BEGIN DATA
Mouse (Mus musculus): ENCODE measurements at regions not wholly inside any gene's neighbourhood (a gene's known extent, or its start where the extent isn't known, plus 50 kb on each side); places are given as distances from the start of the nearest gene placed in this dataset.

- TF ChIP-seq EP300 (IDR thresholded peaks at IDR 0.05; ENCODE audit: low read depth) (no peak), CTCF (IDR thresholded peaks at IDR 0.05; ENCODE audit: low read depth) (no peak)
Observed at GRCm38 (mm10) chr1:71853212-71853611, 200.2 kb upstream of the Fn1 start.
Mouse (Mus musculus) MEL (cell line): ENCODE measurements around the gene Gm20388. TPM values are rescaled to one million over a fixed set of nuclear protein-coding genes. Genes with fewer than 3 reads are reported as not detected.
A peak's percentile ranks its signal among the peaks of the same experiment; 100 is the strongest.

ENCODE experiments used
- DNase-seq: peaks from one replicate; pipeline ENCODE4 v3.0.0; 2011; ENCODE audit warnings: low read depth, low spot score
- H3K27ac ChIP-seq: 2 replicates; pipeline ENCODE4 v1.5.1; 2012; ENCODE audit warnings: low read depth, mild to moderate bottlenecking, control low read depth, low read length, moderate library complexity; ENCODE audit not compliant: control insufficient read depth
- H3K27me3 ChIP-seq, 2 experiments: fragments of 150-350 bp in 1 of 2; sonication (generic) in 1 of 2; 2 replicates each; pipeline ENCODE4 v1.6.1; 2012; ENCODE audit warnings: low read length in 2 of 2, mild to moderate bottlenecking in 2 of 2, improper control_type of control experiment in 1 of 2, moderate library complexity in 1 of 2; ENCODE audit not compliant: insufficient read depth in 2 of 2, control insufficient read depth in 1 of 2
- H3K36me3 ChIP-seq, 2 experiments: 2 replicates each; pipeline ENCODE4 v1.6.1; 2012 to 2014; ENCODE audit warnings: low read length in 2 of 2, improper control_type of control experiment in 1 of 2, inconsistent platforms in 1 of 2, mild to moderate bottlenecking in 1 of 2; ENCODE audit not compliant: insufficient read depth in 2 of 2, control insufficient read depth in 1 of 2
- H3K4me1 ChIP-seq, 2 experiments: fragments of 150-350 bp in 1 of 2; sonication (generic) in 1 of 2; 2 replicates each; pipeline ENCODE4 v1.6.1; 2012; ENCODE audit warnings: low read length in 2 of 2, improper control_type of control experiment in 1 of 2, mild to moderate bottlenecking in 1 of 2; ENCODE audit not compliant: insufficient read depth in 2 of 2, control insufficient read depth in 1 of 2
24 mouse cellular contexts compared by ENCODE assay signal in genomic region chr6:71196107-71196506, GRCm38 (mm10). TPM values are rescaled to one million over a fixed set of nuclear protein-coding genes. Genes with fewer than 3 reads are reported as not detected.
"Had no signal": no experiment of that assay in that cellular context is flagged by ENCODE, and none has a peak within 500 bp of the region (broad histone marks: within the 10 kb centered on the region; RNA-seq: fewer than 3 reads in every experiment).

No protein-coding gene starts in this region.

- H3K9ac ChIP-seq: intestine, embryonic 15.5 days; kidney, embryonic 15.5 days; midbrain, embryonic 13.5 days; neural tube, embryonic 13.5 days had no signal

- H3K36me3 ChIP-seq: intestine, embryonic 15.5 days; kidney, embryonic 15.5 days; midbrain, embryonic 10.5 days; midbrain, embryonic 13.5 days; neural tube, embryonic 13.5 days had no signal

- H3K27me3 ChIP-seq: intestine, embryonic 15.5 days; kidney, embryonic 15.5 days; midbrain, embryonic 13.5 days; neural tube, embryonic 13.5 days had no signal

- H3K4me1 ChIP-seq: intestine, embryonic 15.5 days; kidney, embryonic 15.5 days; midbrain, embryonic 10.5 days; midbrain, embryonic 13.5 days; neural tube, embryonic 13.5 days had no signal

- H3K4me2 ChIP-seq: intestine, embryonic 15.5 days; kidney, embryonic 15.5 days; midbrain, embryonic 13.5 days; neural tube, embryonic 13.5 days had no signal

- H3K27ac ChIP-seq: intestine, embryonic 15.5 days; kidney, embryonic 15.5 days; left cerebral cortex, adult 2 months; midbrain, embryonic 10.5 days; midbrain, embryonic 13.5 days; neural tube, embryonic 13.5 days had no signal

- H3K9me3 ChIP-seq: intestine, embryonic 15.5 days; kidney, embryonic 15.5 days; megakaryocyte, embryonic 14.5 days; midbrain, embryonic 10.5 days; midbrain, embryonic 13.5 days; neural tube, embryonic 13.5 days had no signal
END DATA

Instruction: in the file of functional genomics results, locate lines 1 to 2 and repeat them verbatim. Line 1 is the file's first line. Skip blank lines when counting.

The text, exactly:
Mouse (Mus musculus): ENCODE measurements at regions not wholly inside any gene's neighbourhood (a gene's known extent, or its start where the extent isn't known, plus 50 kb on each side); places are given as distances from the start of the nearest gene placed in this dataset.

- TF ChIP-seq EP300 (IDR thresholded peaks at IDR 0.05; ENCODE audit: low read depth) (no peak), CTCF (IDR thresholded peaks at IDR 0.05; ENCODE audit: low read depth) (no peak)